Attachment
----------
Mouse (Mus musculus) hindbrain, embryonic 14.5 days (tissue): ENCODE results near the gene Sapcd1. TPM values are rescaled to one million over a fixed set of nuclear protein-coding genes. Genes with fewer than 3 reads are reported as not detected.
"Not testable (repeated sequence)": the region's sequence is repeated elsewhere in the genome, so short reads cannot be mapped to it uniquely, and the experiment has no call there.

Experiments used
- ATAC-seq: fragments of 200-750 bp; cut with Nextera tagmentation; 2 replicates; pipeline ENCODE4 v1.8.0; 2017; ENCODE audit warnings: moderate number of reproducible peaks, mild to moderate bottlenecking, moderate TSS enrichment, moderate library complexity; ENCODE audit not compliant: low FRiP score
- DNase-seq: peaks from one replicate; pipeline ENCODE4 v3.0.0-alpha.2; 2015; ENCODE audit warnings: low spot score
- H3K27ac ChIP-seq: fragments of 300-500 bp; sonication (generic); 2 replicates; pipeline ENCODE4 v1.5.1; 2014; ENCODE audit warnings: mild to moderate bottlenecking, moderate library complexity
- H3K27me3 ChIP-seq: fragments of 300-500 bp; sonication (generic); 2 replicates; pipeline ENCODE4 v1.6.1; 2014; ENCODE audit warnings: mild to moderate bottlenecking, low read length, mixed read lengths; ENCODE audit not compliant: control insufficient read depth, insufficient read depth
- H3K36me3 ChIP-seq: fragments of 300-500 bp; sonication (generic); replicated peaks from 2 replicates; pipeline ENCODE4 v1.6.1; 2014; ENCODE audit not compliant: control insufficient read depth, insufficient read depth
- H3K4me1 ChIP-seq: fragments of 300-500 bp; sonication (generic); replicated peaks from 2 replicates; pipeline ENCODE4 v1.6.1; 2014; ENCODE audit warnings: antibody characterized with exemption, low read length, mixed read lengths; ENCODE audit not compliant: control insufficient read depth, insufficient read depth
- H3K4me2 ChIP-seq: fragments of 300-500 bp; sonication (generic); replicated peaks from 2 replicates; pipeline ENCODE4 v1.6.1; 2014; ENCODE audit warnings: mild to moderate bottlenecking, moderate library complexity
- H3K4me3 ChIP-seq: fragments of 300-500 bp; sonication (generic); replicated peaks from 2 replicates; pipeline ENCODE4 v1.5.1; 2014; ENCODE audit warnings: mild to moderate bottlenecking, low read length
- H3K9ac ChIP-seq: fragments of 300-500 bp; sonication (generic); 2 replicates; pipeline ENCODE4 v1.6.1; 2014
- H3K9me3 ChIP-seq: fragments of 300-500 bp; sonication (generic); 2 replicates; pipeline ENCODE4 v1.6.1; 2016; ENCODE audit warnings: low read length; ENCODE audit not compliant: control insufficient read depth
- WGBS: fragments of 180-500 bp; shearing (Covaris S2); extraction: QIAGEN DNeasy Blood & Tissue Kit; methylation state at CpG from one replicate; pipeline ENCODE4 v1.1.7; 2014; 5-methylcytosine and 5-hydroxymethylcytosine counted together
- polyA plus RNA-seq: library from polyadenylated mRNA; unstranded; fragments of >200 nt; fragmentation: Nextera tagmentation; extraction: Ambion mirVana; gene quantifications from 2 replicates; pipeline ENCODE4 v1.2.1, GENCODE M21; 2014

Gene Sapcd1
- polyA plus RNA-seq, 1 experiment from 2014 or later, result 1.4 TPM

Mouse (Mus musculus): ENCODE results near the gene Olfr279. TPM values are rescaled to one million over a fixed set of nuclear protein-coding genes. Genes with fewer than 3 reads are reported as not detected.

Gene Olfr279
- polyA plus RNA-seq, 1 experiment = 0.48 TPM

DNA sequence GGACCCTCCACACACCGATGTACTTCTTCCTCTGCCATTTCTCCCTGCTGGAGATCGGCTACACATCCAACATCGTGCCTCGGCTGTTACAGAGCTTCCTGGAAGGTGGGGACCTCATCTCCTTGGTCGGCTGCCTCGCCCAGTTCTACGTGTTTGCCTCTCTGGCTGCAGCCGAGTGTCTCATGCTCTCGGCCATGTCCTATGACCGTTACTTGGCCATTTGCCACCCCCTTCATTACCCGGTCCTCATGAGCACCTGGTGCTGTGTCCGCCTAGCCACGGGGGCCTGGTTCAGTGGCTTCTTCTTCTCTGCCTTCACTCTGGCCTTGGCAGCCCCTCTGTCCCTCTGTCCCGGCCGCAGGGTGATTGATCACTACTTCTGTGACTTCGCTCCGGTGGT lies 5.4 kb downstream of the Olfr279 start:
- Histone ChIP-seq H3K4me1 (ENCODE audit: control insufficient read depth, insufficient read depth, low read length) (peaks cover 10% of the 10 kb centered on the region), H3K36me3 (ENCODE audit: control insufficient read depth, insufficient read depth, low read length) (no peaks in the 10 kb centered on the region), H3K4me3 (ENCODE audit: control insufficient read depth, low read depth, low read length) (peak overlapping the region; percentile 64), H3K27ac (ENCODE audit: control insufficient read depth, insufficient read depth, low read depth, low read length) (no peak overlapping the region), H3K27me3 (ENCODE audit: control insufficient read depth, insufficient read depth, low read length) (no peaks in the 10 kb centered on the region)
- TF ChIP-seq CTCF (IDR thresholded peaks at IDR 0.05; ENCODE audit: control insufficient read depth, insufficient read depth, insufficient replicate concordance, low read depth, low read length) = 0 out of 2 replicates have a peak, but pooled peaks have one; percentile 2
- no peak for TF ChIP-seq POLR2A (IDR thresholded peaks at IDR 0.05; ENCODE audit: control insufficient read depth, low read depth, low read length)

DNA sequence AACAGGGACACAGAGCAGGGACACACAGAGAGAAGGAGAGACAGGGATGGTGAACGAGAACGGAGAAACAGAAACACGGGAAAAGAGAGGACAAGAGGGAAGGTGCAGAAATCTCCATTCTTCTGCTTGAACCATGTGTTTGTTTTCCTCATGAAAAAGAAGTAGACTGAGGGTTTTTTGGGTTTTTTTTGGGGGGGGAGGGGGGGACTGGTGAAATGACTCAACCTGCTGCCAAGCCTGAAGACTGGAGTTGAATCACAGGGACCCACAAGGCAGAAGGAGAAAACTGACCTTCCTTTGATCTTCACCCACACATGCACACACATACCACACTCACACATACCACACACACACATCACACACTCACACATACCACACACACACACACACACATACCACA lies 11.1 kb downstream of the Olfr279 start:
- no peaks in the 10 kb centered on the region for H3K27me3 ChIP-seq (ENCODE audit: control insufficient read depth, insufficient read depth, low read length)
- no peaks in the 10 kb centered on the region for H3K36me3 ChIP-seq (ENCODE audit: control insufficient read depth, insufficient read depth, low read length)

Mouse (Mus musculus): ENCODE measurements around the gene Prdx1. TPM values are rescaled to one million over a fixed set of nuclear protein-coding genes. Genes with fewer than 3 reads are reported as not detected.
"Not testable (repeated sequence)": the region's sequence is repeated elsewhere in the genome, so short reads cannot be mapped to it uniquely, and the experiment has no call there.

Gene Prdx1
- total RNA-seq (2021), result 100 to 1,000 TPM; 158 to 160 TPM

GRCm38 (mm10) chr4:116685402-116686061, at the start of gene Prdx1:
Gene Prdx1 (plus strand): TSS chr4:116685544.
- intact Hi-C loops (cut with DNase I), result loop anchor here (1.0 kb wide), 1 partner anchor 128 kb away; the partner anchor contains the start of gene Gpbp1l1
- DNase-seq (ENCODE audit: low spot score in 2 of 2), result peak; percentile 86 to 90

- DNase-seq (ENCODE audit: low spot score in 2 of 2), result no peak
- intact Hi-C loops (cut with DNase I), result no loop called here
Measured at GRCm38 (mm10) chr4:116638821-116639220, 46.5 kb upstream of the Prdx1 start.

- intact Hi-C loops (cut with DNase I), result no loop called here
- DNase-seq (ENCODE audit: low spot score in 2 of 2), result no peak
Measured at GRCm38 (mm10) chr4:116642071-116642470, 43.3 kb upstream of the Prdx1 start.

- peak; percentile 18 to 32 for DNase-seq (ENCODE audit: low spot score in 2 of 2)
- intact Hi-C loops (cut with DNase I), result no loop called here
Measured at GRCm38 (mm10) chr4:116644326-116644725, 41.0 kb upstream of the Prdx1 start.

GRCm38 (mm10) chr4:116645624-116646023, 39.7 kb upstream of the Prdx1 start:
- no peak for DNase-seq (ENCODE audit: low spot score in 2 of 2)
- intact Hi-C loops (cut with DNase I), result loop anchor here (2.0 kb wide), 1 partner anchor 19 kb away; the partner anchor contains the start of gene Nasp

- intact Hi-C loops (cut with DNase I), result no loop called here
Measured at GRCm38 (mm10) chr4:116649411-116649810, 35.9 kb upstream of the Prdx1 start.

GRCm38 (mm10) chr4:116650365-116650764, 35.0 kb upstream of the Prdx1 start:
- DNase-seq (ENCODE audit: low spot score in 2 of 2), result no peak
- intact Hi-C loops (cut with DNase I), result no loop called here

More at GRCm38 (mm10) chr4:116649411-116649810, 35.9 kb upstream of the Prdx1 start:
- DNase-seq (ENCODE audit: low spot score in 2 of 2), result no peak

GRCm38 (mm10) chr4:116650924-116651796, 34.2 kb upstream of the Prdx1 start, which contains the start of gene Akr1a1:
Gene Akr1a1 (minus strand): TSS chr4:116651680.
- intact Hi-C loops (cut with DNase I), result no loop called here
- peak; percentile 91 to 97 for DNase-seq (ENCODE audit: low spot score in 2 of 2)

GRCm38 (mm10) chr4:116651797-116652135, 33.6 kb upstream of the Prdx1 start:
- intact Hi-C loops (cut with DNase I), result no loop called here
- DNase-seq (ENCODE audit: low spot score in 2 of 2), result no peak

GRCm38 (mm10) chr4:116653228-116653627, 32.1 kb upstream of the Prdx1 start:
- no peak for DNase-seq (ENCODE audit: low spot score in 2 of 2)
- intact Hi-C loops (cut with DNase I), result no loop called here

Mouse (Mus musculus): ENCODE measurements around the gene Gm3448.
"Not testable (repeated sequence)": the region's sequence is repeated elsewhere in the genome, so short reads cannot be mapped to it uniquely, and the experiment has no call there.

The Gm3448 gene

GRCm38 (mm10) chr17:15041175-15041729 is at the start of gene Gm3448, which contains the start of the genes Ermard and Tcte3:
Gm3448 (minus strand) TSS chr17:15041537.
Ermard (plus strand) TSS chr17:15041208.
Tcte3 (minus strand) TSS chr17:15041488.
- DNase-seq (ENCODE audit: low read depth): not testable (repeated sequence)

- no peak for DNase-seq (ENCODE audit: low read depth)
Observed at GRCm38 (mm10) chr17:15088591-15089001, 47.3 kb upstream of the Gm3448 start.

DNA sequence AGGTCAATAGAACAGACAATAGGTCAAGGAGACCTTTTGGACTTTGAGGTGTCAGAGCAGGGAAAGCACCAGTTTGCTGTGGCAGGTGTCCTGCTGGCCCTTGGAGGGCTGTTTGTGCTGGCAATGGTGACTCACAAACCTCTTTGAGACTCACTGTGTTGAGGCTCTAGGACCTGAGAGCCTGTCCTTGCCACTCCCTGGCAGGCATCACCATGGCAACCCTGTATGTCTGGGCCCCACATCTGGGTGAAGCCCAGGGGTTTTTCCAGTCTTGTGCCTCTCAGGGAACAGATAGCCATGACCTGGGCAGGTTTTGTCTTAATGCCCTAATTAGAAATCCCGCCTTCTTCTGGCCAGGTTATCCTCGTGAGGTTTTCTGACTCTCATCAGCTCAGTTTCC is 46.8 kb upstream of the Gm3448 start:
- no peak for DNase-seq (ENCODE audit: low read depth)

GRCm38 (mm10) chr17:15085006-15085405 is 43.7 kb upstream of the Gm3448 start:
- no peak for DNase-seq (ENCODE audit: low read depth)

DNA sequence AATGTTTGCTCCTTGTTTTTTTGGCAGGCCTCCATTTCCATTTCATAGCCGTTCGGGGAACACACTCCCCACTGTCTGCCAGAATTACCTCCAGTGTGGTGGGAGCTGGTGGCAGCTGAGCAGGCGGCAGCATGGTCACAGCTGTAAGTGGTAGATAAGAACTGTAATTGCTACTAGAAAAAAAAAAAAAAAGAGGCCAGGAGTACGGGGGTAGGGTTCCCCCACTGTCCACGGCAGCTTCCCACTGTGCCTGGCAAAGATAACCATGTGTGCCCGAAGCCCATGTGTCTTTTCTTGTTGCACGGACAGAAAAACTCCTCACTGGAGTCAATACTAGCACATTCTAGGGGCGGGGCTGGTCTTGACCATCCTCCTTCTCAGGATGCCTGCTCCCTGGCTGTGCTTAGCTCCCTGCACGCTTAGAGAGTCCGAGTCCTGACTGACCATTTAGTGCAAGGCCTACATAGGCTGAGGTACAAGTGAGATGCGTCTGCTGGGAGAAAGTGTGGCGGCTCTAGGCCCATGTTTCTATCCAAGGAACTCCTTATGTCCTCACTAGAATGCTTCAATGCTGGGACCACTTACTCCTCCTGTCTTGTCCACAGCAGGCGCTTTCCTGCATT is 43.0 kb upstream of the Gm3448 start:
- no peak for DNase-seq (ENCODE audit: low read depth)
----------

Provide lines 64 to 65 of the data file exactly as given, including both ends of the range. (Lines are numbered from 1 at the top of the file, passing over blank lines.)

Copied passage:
- intact Hi-C loops (cut with DNase I), result no loop called here

Mouse (Mus musculus): ENCODE measurements around the gene Gm3448.